Critical or creative (or both)

Critical Condition: Replacing Critical Thinking with CreativityFinn
By Patrick Finn

 
Review by Bob Lane on Tue, Apr 21st 2015.

 
Should we stop teaching critical thinking? Meant as a prompt to further discussion, Critical Condition questions the assumption that every student should be turned into a “critical thinker.”

Two public events have caught my attention (along with millions of other citizens in several countries) this week. One, here in Canada, our Parliament is debating a bill to authorize more spying and additional powers for police to protect us from terrorists. The down side, of course, is a serious reduction of civil liberties. Two, the President of the United States has just announced a framework for a negotiated nuclear settlement with Iran to protect us from nuclear holocaust.
Click here to read the full review!

8 thoughts on “Critical or creative (or both)

    • I’d love to know what your class thinks about this as well, sob1989!

      There does seem to be a bit of a straw man argument against critical thinking in Finn’s book, impoverishing or reducing critical thinking to a coughed-up hairball of the human condition that is hard to, er, love. Creative thinking and loving communication to the rescue!

      It would be interesting to try creative thinking and loving communication practically with a problem that is tailor-made for critical thinking, say, the argument about the benefits of a loss of privacy and civil liberties in exchange for greater government surveillance to protect us against terrorism. Perhaps even try it twice, once with ye olde ‘polemics’ of critical thinking and once with creative thinking and loving communication. Do the two methods converge naturally in a class room after a while, breaking down the distinction?

      Liked by 1 person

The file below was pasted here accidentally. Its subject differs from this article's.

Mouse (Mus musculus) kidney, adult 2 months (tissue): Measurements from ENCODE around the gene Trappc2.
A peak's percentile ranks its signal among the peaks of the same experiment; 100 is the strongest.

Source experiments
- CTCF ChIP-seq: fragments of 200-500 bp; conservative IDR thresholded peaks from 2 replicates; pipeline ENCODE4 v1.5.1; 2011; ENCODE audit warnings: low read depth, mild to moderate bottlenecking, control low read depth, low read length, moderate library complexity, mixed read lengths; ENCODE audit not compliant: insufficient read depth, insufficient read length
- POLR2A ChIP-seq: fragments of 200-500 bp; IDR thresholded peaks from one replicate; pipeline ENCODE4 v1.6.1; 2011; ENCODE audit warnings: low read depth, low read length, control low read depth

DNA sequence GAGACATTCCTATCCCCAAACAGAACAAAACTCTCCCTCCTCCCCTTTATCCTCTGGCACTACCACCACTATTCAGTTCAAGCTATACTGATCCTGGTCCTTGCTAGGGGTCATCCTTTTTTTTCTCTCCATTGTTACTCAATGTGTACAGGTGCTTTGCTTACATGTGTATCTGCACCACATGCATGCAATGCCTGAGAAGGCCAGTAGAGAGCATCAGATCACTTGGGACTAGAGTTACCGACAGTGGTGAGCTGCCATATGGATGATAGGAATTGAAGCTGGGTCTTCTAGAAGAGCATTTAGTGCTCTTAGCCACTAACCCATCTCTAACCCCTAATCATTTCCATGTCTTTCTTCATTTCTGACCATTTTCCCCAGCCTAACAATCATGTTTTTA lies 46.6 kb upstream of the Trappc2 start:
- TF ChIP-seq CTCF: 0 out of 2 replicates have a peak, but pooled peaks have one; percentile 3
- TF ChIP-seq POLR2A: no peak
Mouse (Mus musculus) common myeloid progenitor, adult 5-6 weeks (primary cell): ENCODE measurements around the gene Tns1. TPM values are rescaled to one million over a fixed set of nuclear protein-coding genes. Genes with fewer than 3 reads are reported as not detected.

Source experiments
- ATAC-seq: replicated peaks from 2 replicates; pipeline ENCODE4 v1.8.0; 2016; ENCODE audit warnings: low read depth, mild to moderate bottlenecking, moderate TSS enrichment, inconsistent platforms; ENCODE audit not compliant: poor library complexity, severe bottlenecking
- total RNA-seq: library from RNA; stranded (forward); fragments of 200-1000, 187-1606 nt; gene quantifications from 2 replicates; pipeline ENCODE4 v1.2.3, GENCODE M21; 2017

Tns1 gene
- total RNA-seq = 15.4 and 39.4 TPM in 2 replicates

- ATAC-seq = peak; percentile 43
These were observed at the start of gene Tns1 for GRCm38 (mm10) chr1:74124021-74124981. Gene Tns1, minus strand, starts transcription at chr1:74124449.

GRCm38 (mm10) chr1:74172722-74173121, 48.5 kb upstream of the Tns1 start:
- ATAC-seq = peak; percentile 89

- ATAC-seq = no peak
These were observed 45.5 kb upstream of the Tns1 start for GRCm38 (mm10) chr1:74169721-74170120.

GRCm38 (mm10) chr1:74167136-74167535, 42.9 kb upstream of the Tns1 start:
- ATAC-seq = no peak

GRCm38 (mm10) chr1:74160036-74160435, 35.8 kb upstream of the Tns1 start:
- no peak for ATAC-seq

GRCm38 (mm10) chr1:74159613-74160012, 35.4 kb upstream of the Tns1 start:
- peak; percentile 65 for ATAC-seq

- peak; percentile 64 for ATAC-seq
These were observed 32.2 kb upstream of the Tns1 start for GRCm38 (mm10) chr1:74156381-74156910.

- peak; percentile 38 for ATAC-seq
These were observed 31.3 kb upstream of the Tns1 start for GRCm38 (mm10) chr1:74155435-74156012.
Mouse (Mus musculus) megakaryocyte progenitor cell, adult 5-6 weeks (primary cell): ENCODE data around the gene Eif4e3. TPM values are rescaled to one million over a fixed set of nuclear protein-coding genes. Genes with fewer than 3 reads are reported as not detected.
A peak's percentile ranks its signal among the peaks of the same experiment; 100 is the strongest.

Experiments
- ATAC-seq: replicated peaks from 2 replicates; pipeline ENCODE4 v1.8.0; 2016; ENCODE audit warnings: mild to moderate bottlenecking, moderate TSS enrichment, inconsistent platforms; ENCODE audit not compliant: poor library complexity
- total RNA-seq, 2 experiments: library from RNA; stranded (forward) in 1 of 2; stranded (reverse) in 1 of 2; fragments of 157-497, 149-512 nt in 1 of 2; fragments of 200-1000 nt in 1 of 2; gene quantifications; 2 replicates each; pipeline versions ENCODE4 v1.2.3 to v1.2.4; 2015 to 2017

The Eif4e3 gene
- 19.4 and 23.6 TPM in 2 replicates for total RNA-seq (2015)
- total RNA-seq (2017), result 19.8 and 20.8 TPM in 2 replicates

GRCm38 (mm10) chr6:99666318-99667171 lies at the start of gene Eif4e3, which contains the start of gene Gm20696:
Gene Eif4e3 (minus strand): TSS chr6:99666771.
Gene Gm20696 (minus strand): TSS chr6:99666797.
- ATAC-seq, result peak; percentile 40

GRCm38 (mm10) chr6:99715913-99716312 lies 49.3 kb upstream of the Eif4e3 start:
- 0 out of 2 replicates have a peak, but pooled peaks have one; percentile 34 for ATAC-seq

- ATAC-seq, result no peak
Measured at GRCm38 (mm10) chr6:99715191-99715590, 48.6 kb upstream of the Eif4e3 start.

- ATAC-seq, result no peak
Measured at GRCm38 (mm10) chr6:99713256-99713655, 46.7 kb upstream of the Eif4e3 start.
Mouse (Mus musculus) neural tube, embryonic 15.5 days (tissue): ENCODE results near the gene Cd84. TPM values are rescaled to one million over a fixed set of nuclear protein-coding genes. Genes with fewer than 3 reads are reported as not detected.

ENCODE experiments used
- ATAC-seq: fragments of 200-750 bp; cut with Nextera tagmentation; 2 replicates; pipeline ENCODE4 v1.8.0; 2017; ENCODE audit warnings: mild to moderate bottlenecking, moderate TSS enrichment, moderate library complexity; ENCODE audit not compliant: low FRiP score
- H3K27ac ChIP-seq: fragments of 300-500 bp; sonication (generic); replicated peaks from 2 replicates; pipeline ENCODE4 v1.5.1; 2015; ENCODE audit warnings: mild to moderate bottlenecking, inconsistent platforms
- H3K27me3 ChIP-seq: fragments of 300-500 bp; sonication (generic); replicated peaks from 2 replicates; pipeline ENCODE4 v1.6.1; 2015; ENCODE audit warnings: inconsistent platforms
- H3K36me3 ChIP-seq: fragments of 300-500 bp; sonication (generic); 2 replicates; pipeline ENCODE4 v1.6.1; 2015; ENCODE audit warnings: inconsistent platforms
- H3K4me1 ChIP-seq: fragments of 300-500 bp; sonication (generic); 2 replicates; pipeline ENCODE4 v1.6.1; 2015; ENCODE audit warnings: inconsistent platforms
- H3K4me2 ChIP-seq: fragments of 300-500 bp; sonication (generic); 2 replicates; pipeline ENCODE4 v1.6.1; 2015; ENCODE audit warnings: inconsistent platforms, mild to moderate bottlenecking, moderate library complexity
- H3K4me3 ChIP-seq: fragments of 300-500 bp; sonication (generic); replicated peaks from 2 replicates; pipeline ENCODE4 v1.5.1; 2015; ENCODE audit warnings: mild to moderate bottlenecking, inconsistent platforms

1. We had a spirited discussion! First we watched Ken Robinson’s first video. Students loved it. They agree that reform is needed in education but disagree on just what has to be changed. Then we watched Finn’s TEDx video. Most of the students thought he was interesting and a caring guy. Then we read Bob’s metapsychology review. (My students know Bob from the many times I have mentioned him.)

    Most agreed that “critical” has many negative connotations and that we need a different word to describe what we ought to do in ordinary discussions to stay away from emotional outbursts, personal attacks, and the like. “Too often we do just shout at each other and not listen to the other person,” said one. “We need to be less critical in the negative sense but more critical in the philosophical/scientific sense.”

    We talked again about fallacies and all agreed that Dr. Finn is gulity of the strawman fallacy – he mischaracterizs critical thinking to attack it. We also agreed that much of political discourse is useless – argumentative by design and never or rarely creative.

    Finally after discussion we agreed that we would participate in what we are going to call “constructive thinking” – taking the best properties of both creative and critical thinking and combining them.

    Liked by 1 person

    • Thank you for sharing, sob1989! I very much enjoyed reading about your classroom experience.

      I like the (vaguely Hegelian?) synthesis of the best of both critical and creative worlds and combining them into “constructive thinking.” We need more of that! 🙂

      Like

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